I played through Game of Thrones and Life Is Strange at the same time this fall. I started both of them when about half the episodes were out, and played through one episode a week (alternating weeks between the two games), so I got a slightly compressed but still episodic experience out of them. If I’m remembering correctly, the last episode of each was the only time when I had to wait for episodes to come out, otherwise I played through each game on a biweekly cadence.
And I’m glad I made the pairing; on the one hand, I seem to be more temperamentally suited to the Telltale style, but on the other hand, I liked Life Is Strange a lot more.
The aspect of the Telltale style that I’m referring to is how it forces you to make choices: you have a limited amount of time, and you have to make your response by then or say nothing. Thinking about this more, there’s actually a split in my personality when it comes to decisions: if I’m playing a game where I’m, say, fighting with limited ammo, then I’ll save all the time, and sometimes even reload if things go less than optimally. Whereas I never take back narrative decisions in BioWare RPGs, and in fact I’ve never replayed one of their games, as much as I enjoy them: the way I played them is the way it really happened, so why would I want to try doing it differently?
I’m not sure exactly what’s going on here, what it is that causes me to respond in a “never reconsider” way instead of an “everything is temporary” way: maybe it’s the narrative aspect and a belief in the sanctity of story, or maybe it’s just that I trust games to be accepting of a range of narrative choices in a way that I don’t trust them to be accepting of a range of combat choices. Whatever it is, Telltale games trigger it even more: I don’t have time to calculate possibilities, I have to react as I (or as my interpretation of my character) really feel at that moment.
Having said that, though: I’m happy enough to have played Game of Thrones, but I’m also happy to be done with it, and I doubt I’ll play the likely sequel. Maybe I’m a bit Telltaled out after two seasons of The Walking Dead; or maybe I’m a bit Game of Thronesed out after watching four seasons of the TV show (yes, I watch them a year late) and after finally reading the books this year.
And I do think that those are both playing into my feelings about the game, but also part of it is the game itself. Like The Walking Dead, Game of Thrones takes place in a horrific world (though arguably one that is less pervasively so); but The Walking Dead focused on a few characters that it suffused with love and humanity, while this game has a large cast of characters that are frequently horrific themselves, and with their calculations primary in their mind. Which, actually, works well in the books and TV series (though I almost stopped watching the TV series after the first two episodes), but those are of a much broader scale, about the world as a whole, or at least the continent. This game, though, is focusing on one minor family; and while, in general, I prefer a much more human scale, part of the reason why I prefer that is because a human scale allows games to focus on, well, humanity.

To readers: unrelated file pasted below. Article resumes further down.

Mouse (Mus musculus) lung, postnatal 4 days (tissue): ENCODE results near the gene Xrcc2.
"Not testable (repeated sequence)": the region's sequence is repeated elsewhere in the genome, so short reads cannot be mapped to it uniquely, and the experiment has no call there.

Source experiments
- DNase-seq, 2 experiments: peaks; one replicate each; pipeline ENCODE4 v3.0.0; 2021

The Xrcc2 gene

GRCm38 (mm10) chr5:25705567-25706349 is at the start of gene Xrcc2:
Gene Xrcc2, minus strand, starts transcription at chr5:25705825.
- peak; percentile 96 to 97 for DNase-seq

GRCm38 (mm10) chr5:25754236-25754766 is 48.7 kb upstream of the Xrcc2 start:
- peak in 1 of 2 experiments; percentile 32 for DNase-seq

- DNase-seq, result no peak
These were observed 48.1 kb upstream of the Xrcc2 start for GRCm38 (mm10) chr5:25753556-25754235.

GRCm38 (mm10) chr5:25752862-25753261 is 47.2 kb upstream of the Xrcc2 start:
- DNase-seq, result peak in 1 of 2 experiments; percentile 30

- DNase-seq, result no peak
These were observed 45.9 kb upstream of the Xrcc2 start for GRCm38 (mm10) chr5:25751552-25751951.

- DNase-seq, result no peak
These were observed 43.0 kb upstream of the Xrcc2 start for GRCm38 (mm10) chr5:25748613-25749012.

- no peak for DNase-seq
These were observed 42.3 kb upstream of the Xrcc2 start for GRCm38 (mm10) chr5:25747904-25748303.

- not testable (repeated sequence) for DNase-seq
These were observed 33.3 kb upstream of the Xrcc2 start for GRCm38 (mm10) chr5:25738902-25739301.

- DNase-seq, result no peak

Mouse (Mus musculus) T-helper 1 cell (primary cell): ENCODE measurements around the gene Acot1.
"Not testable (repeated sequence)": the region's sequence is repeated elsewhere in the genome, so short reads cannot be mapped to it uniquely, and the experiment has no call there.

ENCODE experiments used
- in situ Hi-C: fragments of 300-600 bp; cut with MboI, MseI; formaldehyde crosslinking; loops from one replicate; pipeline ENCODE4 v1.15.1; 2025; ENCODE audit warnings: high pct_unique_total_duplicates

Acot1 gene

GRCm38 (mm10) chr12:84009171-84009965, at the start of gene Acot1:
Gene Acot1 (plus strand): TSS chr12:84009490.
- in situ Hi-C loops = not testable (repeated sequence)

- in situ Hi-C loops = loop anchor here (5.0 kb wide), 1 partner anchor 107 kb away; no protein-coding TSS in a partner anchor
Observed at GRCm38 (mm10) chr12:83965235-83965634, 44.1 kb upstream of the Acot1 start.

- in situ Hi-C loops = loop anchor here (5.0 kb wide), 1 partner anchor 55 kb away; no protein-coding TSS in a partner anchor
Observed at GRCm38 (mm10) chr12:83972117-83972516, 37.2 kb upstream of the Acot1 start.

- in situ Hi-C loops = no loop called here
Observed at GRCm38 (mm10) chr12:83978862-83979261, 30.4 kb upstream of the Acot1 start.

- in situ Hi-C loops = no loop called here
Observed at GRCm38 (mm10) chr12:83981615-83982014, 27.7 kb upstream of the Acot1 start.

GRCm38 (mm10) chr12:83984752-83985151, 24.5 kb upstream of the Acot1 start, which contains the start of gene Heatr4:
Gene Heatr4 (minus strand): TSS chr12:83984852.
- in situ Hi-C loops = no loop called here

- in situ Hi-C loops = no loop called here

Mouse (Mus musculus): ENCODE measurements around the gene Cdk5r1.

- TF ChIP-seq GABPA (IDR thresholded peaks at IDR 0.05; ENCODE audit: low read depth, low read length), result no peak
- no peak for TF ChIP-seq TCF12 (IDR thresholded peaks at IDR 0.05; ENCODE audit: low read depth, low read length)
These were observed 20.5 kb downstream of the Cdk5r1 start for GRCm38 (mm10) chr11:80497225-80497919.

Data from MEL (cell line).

Life Is Strange is the opposite in all these dimensions. On a mechanical sense, it not only allows you to think about your decisions as much as you’d like, it actively encourages you to experiment and rewind time until you’re comfortable not with your choice but with the outcome of your choice. Which I did a couple of times, but it wasn’t my style, so eventually I just stuck with my choices.
They also use the rewind time mechanic as a puzzle mechanic there; works well enough, my only issue there was, because I didn’t want to use the mechanic in narrative bits, I sometimes forgot I could use it in puzzle bits! But that’s on me, not on the game.
In terms of scale, Life Is Strange is the polar opposite of Game of Thrones, and I far prefer that. A teenage girl, a small town, her problems; and her amazing magical ability, but one special thing I can deal with! I got sucked in pretty well, the twists that started about halfway through drew me in much more than anything in Game of Thrones.
And then there’s the final episode. That one, I don’t know what to make of, but I’ll give them credit for going out on a bang and giving me something to think about. I’ve seen claims that the intended true ending is saving the town; that’s not the ending I chose, I haven’t even watched it on Youtube, so I don’t have an informed opinion on the matter. I will say, though, that halfway through the episode, Warren made a case that every time you rewind time, you make things worse; I wasn’t completely convinced by his argument, but I’m more convinced by that than I am by the idea that it’s supposed to be obvious that, if you intend to make a choice that will save the town, then the town actually will be saved!
So, based on Warren’s argument, it made at least as much sense to choose with my heart; and, after my dream sequence in the episode, there was absolutely no question where my heart led. The dream sequence showed you all of your fears, and they felt real as fears; but it also showed you how you and Chloe mattered to each other, and that felt real, period.
And that’s what can be so great about small-scale personal games, what grandiose games have a much harder time with. My life has nothing to do with saving the world; it has a lot to do with a few people who matter a lot to me, though. I’m a very different person than Max, than Chloe (especially than Chloe!), but that questioning and that feeling hits me very much indeed.
This post has not been revised since publication.